LONG EXPOSURE

Sony a6300 & 16-70mm f/4.0 (@ 35mm)

592 seconds | f/22.0 | ISO 100

The Histogram

[Lightroom]

Capturing Tips

Getting the right exposure

You will almost always need to use a Neutral Density (ND) filter to create longer exposures. The trickiest but most important part is calculating what exposure time is needed once the ND filter is on as the camera will not be able to determine this once it is past 30 seconds. The PhotoPills app has an exposure time calculator that I find very useful, and there are two calculation methods:

Method 1

  • Set the camera to "Aperture Priority" mode

  • Set the ISO to 100 (or lower if camera allows)

  • Set the aperture to be used in the final exposure

  • The camera will calculate the exposure time needed (at this point we have not placed the ND filter on)

  • [I quite often set the camera to expose 1/3 stop under]

  • Put these settings into the app, add in the filter that you will be using and the app will calculate your exposure time

  • Now you can place the ND filter on, switch over to "Manual"or "Bulb"on the camera, and expose for the time calculated

Method 2

  • Set the camera to "Aperture Priority" mode

  • Set the ISO to 100 (or lower if camera allows)

  • Place the ND filter on the camera

  • Adjust the aperture and ISO settings until the camera is able to give you a correct exposure time (under 30 sec)

  • [I quite often set the camera to expose 1/3 stop under]

  • Put these settings into the app, adjust the settings on the app to the ones you intend to use on your final exposure, the app will calculate your final exposure time

  • Switch over to "Manual"or "Bulb"on the camera, and expose for the time calculated

It is very difficult to get the perfect exposure as the light is always changing. You will be able to work with your raw exposure in post as long as:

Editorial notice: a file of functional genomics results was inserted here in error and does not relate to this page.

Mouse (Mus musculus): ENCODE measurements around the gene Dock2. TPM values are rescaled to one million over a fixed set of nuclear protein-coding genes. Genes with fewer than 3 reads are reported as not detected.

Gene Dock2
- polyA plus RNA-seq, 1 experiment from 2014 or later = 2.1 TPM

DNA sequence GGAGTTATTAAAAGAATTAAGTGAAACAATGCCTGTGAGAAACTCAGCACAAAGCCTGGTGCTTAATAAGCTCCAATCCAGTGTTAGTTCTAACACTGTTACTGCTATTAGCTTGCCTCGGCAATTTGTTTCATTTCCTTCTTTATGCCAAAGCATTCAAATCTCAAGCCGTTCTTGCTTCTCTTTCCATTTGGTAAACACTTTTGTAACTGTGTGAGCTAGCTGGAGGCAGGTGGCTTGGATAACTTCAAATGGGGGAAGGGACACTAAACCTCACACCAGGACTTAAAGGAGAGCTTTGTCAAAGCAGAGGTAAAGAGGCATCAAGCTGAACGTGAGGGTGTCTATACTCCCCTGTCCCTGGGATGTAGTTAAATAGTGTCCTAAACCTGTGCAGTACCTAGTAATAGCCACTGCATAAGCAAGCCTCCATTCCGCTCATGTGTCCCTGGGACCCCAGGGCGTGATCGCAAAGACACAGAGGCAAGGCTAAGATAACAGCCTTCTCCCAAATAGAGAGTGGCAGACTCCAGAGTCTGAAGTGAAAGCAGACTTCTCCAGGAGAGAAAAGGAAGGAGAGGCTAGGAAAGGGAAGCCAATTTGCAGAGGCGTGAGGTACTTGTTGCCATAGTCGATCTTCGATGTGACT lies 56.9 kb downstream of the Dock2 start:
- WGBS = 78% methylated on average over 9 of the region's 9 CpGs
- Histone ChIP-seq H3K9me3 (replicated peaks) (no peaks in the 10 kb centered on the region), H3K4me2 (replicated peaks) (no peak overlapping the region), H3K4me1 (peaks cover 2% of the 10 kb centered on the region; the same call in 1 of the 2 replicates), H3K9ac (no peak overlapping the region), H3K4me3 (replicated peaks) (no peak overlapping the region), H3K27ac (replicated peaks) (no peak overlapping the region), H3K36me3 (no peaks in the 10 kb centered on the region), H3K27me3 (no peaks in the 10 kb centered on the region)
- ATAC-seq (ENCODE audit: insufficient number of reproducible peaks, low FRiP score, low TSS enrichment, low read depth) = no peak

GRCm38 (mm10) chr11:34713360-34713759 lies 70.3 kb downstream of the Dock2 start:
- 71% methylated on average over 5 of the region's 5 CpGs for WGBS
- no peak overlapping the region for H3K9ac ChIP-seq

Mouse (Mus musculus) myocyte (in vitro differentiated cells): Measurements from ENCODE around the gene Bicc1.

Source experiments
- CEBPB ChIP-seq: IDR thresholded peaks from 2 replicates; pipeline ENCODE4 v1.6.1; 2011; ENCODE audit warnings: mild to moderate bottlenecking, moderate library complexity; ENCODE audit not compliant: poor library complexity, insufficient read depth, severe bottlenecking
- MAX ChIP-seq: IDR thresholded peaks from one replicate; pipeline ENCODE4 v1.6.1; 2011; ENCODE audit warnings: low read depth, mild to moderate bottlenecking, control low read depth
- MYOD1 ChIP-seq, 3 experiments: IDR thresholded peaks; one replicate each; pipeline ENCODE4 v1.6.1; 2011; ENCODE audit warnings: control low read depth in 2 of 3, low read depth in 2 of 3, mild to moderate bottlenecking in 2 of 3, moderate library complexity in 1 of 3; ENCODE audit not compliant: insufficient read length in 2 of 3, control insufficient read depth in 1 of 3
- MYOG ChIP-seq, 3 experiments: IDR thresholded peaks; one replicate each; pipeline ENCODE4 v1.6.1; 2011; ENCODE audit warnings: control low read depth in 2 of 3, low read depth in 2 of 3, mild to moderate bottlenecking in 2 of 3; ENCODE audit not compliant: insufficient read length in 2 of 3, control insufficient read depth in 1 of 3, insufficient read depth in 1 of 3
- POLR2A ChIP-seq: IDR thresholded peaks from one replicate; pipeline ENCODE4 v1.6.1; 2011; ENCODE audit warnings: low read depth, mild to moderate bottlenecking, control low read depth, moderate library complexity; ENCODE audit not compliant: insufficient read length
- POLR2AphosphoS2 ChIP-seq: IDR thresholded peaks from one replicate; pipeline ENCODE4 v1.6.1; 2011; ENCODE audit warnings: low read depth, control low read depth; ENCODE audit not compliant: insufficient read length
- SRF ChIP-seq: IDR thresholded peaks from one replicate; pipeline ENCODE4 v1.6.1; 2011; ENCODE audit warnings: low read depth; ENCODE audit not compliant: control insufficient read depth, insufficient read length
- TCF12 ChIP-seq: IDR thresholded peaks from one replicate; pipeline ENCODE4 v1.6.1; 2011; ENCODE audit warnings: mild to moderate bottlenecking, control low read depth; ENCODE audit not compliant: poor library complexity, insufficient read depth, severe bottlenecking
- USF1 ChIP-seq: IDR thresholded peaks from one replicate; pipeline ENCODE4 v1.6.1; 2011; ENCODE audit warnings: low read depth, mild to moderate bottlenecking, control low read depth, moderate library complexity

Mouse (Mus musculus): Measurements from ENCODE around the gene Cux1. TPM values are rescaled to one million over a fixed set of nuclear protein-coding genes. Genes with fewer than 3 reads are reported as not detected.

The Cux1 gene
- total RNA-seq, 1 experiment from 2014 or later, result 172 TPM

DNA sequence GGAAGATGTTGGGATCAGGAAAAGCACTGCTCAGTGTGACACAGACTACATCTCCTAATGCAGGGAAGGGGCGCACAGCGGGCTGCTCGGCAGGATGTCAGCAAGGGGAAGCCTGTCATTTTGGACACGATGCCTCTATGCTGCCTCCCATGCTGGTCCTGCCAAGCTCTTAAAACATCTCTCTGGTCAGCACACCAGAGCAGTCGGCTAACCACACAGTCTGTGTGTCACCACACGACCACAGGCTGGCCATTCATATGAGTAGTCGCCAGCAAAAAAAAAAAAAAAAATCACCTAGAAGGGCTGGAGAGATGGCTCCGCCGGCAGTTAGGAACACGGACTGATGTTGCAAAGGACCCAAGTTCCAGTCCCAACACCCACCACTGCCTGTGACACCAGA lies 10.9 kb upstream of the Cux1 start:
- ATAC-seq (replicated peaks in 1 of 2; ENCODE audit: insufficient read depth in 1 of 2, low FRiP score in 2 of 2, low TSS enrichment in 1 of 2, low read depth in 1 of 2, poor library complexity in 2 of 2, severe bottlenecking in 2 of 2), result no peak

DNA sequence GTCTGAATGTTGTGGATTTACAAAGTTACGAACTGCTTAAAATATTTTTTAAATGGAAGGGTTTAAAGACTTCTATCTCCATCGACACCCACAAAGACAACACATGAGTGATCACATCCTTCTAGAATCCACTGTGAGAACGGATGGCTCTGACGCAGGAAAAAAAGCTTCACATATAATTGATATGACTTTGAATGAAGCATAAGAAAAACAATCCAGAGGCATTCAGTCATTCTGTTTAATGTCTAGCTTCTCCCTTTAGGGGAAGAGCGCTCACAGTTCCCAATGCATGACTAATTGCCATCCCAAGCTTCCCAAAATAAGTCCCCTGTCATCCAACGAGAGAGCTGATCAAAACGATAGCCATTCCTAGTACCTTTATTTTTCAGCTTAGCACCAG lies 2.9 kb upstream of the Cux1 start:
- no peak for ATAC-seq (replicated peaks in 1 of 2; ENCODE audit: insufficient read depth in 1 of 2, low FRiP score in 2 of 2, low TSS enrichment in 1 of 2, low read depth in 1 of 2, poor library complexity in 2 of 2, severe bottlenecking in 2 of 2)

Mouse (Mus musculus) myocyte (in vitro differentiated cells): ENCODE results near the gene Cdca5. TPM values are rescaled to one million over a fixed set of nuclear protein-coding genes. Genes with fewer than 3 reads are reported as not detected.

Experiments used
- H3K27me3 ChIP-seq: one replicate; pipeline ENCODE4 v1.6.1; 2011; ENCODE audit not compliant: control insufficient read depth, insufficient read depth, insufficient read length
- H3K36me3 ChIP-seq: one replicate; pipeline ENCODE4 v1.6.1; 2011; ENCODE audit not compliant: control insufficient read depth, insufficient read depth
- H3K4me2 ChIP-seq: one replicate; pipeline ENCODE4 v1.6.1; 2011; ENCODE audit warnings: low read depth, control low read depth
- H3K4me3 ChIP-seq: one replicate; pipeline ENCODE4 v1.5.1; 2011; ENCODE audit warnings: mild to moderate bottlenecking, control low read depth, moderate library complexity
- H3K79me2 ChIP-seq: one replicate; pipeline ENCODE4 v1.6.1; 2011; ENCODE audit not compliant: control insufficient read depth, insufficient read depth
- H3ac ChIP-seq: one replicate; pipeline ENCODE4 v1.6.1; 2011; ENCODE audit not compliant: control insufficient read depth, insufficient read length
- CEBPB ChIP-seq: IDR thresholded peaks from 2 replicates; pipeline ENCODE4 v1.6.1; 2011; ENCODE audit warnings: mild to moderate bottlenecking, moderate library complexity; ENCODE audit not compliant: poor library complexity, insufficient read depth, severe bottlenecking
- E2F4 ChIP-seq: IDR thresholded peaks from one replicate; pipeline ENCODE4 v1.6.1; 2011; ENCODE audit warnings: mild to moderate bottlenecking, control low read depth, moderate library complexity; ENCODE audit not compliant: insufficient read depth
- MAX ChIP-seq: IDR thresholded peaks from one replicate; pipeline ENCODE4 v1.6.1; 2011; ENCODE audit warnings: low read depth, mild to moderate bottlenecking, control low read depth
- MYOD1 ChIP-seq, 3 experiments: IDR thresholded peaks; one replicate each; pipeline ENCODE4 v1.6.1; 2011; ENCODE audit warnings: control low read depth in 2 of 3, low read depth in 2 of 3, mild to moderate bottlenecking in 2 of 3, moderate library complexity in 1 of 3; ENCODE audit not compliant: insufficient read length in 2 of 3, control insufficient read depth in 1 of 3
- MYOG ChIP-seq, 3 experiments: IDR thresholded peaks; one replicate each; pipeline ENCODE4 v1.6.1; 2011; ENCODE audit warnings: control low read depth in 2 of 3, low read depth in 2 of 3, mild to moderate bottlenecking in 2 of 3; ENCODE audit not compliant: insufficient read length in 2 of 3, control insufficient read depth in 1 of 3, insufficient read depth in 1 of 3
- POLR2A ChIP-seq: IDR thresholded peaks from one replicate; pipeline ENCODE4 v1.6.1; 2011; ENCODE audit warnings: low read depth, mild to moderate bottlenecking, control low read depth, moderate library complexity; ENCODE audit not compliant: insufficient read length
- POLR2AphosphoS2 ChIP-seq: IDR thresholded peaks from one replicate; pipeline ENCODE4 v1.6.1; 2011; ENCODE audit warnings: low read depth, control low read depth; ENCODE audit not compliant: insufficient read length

• your capture does not underexpose enough that you lose details in the shadows, or

  • your capture is overexposed to the point you are blowing out the highlights

 

Check out the histogram [RAW vs. Processed] - although my image was underexposed (over the exposure time the scene became darker and I did not account for that when calculating my exposure time) it is important to note I did not underexpose to the point I had no detail in the shadows. Also, note that the highlights have not been blown out.

Focusing
 

Focus should be set before the ND filter is added and changed to manual focus once set so the camera does not hunt for focus when the ND filter is on.

Processing

Long exposures are not intended to be photo realistic; we can never recreate these images with our eyes.

Take this opportunity to express your creativity, don't be afraid to be more artistic when it comes to processing this type of image.

 

As a guideline you can see the processing used for the example image. I have increased the whites of the image to increase the overall contrast and make it more balanced. In the split toning section I have accentuated the purple hues of the image to something I find more pleasing.

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© Hakan Nedjat Photography [ landscape astroscape cityscape photographer milkyway macro wildlife canvas prints art photography photo new zealand nz astro city auckland nature fine art milky way ]